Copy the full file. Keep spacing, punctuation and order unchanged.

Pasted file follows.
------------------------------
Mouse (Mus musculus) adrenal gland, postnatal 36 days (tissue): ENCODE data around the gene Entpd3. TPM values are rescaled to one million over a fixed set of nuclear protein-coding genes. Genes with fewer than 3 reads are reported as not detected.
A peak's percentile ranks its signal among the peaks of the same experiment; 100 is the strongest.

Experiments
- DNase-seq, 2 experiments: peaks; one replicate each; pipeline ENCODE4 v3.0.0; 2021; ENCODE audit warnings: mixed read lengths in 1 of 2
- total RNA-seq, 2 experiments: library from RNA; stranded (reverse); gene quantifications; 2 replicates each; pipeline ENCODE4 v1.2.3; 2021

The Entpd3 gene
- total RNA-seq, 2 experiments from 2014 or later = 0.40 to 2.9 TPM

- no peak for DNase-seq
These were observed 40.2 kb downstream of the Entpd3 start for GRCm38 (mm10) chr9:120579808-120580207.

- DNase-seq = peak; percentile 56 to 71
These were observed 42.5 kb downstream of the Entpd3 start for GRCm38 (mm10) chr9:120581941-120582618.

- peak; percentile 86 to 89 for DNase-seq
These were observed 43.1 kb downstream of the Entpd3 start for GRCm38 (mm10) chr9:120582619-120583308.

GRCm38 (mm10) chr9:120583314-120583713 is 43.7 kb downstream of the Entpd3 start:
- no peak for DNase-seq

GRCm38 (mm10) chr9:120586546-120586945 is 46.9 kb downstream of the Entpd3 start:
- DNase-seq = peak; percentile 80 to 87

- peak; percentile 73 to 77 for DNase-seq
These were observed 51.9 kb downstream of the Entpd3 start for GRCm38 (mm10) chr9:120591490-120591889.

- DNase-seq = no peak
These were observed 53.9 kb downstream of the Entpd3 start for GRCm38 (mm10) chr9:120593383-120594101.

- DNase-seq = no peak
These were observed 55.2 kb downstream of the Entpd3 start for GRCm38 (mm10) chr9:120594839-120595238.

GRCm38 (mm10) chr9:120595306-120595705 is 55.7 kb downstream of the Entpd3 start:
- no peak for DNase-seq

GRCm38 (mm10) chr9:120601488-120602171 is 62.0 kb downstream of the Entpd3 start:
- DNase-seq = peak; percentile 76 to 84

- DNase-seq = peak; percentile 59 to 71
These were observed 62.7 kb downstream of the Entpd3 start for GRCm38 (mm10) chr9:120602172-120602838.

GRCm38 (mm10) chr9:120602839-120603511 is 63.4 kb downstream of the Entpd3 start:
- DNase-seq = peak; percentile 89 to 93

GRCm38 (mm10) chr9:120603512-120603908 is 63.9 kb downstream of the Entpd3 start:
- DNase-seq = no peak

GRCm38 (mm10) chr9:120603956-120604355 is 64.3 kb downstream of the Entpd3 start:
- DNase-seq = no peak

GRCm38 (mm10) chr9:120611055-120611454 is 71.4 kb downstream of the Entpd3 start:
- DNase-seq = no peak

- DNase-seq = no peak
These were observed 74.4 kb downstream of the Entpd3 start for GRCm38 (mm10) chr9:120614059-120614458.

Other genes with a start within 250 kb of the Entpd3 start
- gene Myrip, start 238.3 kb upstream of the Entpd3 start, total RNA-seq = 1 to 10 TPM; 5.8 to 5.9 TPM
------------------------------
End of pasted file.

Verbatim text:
Mouse (Mus musculus) adrenal gland, postnatal 36 days (tissue): ENCODE data around the gene Entpd3. TPM values are rescaled to one million over a fixed set of nuclear protein-coding genes. Genes with fewer than 3 reads are reported as not detected.
A peak's percentile ranks its signal among the peaks of the same experiment; 100 is the strongest.

Experiments
- DNase-seq, 2 experiments: peaks; one replicate each; pipeline ENCODE4 v3.0.0; 2021; ENCODE audit warnings: mixed read lengths in 1 of 2
- total RNA-seq, 2 experiments: library from RNA; stranded (reverse); gene quantifications; 2 replicates each; pipeline ENCODE4 v1.2.3; 2021

The Entpd3 gene
- total RNA-seq, 2 experiments from 2014 or later = 0.40 to 2.9 TPM

- no peak for DNase-seq
These were observed 40.2 kb downstream of the Entpd3 start for GRCm38 (mm10) chr9:120579808-120580207.

- DNase-seq = peak; percentile 56 to 71
These were observed 42.5 kb downstream of the Entpd3 start for GRCm38 (mm10) chr9:120581941-120582618.

- peak; percentile 86 to 89 for DNase-seq
These were observed 43.1 kb downstream of the Entpd3 start for GRCm38 (mm10) chr9:120582619-120583308.

GRCm38 (mm10) chr9:120583314-120583713 is 43.7 kb downstream of the Entpd3 start:
- no peak for DNase-seq

GRCm38 (mm10) chr9:120586546-120586945 is 46.9 kb downstream of the Entpd3 start:
- DNase-seq = peak; percentile 80 to 87

- peak; percentile 73 to 77 for DNase-seq
These were observed 51.9 kb downstream of the Entpd3 start for GRCm38 (mm10) chr9:120591490-120591889.

- DNase-seq = no peak
These were observed 53.9 kb downstream of the Entpd3 start for GRCm38 (mm10) chr9:120593383-120594101.

- DNase-seq = no peak
These were observed 55.2 kb downstream of the Entpd3 start for GRCm38 (mm10) chr9:120594839-120595238.

GRCm38 (mm10) chr9:120595306-120595705 is 55.7 kb downstream of the Entpd3 start:
- no peak for DNase-seq

GRCm38 (mm10) chr9:120601488-120602171 is 62.0 kb downstream of the Entpd3 start:
- DNase-seq = peak; percentile 76 to 84

- DNase-seq = peak; percentile 59 to 71
These were observed 62.7 kb downstream of the Entpd3 start for GRCm38 (mm10) chr9:120602172-120602838.

GRCm38 (mm10) chr9:120602839-120603511 is 63.4 kb downstream of the Entpd3 start:
- DNase-seq = peak; percentile 89 to 93

GRCm38 (mm10) chr9:120603512-120603908 is 63.9 kb downstream of the Entpd3 start:
- DNase-seq = no peak

GRCm38 (mm10) chr9:120603956-120604355 is 64.3 kb downstream of the Entpd3 start:
- DNase-seq = no peak

GRCm38 (mm10) chr9:120611055-120611454 is 71.4 kb downstream of the Entpd3 start:
- DNase-seq = no peak

- DNase-seq = no peak
These were observed 74.4 kb downstream of the Entpd3 start for GRCm38 (mm10) chr9:120614059-120614458.

Other genes with a start within 250 kb of the Entpd3 start
- gene Myrip, start 238.3 kb upstream of the Entpd3 start, total RNA-seq = 1 to 10 TPM; 5.8 to 5.9 TPM